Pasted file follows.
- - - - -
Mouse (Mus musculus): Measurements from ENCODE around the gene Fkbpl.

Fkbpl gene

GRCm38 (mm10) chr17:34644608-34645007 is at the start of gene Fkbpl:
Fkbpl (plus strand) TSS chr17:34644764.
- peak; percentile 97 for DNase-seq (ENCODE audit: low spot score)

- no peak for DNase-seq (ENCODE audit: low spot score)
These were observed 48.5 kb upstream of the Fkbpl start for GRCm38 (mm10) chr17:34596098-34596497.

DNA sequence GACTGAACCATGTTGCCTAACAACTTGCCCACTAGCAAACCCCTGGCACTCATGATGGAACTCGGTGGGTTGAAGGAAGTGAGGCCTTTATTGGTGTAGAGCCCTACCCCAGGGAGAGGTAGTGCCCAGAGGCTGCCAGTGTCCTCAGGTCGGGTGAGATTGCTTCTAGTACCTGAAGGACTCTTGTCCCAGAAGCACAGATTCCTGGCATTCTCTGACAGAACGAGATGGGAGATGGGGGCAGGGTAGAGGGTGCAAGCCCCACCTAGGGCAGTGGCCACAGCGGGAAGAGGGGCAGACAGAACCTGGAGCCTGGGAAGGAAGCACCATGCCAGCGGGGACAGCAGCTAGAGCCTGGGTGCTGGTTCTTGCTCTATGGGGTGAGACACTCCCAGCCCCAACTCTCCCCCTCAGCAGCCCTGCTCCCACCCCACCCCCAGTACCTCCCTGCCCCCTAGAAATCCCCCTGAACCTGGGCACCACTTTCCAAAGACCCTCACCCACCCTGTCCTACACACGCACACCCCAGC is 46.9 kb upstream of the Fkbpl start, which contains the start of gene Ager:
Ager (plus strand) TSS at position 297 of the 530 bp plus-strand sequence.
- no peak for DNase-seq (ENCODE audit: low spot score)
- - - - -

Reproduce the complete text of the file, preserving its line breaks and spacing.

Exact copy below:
Mouse (Mus musculus): Measurements from ENCODE around the gene Fkbpl.

Fkbpl gene

GRCm38 (mm10) chr17:34644608-34645007 is at the start of gene Fkbpl:
Fkbpl (plus strand) TSS chr17:34644764.
- peak; percentile 97 for DNase-seq (ENCODE audit: low spot score)

- no peak for DNase-seq (ENCODE audit: low spot score)
These were observed 48.5 kb upstream of the Fkbpl start for GRCm38 (mm10) chr17:34596098-34596497.

DNA sequence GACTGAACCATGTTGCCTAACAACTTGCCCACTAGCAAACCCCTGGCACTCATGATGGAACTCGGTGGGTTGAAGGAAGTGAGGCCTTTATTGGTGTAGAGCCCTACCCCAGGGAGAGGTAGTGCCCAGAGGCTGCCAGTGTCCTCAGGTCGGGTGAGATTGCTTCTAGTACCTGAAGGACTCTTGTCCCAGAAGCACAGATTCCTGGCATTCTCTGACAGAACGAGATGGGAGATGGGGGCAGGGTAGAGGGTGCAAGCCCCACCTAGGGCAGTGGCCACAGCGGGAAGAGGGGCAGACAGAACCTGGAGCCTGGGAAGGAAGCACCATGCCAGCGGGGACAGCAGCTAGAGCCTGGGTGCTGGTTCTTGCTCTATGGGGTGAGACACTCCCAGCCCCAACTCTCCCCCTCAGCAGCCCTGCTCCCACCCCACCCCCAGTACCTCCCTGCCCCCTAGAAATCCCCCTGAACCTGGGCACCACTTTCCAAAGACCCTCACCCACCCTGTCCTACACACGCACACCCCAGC is 46.9 kb upstream of the Fkbpl start, which contains the start of gene Ager:
Ager (plus strand) TSS at position 297 of the 530 bp plus-strand sequence.
- no peak for DNase-seq (ENCODE audit: low spot score)